“This plan is not ready for prime time,” said former mayor and state Sen. Patsy Ticer (D-30). “There’s no compelling need for urgency.”
The Democratic majority disagreed with that assessment, and many of the speakers on Saturday called on council members to act immediately. Some said they feared “by-right” development, meaning that the current land owners could develop within an envelope of what’s legally permissible under current zoning without applying for a special-use permit. That’s a scenario that seems unlikely because of the high value of the land, according to the report issued in December by the Waterfront Plan Work Group. Nevertheless, the specter of by-right development was raised numerous times, with speakers suggesting land owners would go forward without new controls created by the plan.
“It establishes an integrated framework for modest and sustainable development of key, privately owned sites that, the absence of this plan, will be developed by right by land owners,” said Andrew Palmieri, chairman of the Alexandria Chamber of Commerce. “Do you stand for thriving present and future that honors our past? Or do you stand for stagnation, appeasement and status quo?”
MUCH OF THE PROCESS leading to Saturday’s vote was driven by the Robinson Terminal Corporation, a subsidiary of The Washington Post, which brought a lawsuit against the city when officials first began contemplating a waterfront small-area plan in 2008. The preemptive attack charging that city officials engaged in “illegal spot zoning” by reducing allowable density at Robinson North in 1992, the lawsuit said that the land owner was entitled to develop according to a 1981 settlement agreement. Many speakers on Saturday suggested that the city was being bullied by The Washington Post, suggesting that city officials maintain the 1992 zoning instead of giving the powerful landowners everything they want.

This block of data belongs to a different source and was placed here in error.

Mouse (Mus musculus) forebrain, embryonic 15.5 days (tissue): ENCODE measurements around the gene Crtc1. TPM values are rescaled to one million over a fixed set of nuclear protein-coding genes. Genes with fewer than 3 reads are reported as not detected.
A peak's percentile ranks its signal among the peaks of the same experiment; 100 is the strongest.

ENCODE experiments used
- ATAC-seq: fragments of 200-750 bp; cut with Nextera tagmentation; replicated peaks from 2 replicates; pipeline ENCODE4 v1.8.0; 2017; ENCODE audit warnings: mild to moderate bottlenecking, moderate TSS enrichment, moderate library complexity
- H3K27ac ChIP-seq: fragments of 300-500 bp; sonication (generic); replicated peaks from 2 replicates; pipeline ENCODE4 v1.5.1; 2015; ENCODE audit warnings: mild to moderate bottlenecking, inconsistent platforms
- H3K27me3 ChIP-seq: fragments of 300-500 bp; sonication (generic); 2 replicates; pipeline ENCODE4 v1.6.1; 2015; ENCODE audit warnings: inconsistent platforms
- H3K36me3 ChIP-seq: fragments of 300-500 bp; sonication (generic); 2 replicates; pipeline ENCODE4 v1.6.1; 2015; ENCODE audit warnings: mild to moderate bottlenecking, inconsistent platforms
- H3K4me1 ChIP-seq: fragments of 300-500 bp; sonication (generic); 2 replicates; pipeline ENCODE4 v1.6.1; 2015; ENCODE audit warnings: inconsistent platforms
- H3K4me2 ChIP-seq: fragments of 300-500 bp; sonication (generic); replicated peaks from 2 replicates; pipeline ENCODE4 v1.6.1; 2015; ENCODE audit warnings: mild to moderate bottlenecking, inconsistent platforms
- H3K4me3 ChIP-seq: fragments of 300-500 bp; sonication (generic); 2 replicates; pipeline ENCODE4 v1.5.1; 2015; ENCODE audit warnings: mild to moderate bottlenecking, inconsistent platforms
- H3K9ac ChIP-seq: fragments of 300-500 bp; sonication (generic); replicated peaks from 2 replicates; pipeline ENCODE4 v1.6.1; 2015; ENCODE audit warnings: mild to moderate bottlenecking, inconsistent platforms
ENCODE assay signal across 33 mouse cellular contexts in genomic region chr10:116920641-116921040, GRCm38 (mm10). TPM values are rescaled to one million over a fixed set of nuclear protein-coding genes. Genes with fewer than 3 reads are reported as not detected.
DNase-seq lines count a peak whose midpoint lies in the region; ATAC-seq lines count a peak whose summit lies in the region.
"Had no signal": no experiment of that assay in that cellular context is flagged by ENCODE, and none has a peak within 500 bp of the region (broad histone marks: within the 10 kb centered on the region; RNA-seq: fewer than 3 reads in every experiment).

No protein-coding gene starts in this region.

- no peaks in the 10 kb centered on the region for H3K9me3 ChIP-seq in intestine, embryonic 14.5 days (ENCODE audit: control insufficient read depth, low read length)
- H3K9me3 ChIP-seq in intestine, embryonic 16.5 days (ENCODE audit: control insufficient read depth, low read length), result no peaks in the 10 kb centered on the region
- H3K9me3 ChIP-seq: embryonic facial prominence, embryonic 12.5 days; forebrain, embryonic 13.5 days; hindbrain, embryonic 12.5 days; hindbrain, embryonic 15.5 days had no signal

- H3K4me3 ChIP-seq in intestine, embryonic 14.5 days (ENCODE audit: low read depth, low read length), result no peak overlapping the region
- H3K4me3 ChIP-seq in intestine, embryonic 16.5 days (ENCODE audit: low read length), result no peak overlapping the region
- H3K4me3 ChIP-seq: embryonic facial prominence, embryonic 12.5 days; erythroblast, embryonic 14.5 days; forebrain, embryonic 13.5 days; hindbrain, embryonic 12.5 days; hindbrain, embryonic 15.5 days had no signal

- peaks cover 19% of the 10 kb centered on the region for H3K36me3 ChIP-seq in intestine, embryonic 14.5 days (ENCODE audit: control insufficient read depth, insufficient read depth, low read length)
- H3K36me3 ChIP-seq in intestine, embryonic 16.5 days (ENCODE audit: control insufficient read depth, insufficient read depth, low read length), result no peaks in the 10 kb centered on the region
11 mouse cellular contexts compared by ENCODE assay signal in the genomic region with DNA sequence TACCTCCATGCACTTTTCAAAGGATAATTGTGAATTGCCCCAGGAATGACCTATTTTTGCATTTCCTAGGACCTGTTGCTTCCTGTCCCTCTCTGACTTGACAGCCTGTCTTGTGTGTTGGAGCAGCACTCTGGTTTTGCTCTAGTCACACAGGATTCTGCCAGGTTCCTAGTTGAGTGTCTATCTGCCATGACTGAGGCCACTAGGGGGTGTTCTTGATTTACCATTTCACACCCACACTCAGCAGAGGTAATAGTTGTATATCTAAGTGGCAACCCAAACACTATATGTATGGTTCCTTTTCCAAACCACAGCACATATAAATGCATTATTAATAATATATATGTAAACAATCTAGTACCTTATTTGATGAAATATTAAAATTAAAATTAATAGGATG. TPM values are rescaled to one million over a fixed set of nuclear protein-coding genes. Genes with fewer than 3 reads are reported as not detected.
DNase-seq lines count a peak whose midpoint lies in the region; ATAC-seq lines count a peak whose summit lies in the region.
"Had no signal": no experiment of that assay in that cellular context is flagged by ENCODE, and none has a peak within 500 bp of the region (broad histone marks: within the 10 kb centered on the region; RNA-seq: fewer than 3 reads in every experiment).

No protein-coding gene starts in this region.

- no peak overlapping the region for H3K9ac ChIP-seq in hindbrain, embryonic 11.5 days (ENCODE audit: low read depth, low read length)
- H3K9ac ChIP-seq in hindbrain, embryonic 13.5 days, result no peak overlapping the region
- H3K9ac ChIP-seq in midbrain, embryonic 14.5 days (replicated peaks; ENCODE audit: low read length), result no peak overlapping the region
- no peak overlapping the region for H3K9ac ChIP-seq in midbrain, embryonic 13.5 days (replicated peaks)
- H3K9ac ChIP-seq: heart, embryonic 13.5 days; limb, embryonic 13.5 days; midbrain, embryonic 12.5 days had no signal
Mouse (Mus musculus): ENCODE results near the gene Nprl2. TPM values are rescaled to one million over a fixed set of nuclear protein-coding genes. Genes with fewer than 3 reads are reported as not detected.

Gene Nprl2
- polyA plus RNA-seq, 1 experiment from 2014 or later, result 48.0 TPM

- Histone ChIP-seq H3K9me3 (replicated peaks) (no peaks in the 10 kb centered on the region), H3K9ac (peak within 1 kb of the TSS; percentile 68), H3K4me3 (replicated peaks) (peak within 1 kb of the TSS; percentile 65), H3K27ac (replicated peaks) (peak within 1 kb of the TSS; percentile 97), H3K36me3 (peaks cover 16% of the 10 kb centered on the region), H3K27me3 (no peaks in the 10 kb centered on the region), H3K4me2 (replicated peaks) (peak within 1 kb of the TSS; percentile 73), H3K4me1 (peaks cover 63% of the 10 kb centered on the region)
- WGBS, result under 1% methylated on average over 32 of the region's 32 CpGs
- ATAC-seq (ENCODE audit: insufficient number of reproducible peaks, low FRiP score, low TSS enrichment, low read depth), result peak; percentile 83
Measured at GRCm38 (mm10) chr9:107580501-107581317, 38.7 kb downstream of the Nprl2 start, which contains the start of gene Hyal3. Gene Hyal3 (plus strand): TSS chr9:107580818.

“We the voting taxpaying citizen residents of the waterfront reject being used as roadkill, targeted for construction density genocide through upzoning so that The Washington Post Company fattens its bottom line and increases shareholder value,” said Alexandria resident Michael Peck.
Supporters charged opponents with obstructionism and bullying. Several speakers suggested that many people in Old Town secretly support the plan but are uncomfortable making their support public for fear of a backlash. They accused opponents of the plan with misrepresenting the proposal by describing it as akin to National Harbor or Disney World.
“There’s too much at stake for you to be swayed by the clamor and divisiveness whipped up by the lies and distortion of opposition leaders who should be ashamed,” said Alexandria resident Bill Regan. “There’s plenty of room for opposition, But outright Michele Bachmann lying is not the Alexandria way.”